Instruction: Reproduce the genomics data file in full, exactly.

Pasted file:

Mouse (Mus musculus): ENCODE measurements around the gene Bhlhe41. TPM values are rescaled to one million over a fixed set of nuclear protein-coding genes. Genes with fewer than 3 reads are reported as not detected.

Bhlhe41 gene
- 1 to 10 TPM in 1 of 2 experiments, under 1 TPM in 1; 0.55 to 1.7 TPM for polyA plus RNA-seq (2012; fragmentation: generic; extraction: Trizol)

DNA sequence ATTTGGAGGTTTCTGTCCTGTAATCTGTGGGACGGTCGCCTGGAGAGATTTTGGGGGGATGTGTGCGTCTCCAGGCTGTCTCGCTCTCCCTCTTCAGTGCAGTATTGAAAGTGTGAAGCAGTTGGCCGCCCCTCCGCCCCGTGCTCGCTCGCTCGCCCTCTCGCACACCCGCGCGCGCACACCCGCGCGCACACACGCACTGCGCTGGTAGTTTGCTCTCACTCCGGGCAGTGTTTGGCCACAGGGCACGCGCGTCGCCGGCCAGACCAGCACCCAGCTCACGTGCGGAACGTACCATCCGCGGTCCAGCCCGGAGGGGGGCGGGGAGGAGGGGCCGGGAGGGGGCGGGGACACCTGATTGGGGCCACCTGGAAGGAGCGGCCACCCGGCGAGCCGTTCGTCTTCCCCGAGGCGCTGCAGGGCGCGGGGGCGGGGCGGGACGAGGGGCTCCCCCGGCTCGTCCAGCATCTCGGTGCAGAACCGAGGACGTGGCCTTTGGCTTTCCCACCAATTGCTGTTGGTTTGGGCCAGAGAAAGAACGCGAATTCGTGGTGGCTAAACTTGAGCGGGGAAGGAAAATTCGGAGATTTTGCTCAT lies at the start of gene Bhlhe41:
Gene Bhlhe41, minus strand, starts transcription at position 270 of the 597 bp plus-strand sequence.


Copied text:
Mouse (Mus musculus): ENCODE measurements around the gene Bhlhe41. TPM values are rescaled to one million over a fixed set of nuclear protein-coding genes. Genes with fewer than 3 reads are reported as not detected.

Bhlhe41 gene
- 1 to 10 TPM in 1 of 2 experiments, under 1 TPM in 1; 0.55 to 1.7 TPM for polyA plus RNA-seq (2012; fragmentation: generic; extraction: Trizol)

DNA sequence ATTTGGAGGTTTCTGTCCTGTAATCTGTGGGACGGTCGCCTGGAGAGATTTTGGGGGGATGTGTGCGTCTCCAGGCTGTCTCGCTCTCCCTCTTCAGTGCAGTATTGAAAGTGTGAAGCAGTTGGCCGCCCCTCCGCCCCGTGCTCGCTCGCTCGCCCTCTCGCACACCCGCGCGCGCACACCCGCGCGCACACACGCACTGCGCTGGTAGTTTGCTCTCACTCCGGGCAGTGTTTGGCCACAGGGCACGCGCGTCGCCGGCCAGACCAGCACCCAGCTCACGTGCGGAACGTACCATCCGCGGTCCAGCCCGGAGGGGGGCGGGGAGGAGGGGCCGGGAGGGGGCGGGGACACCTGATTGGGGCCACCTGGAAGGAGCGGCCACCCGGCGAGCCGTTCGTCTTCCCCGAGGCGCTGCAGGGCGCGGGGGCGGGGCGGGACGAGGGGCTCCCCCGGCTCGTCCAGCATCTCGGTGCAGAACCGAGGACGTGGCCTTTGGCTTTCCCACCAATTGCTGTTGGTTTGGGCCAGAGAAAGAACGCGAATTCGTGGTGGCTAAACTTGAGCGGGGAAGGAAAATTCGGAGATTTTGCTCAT lies at the start of gene Bhlhe41:
Gene Bhlhe41, minus strand, starts transcription at position 270 of the 597 bp plus-strand sequence.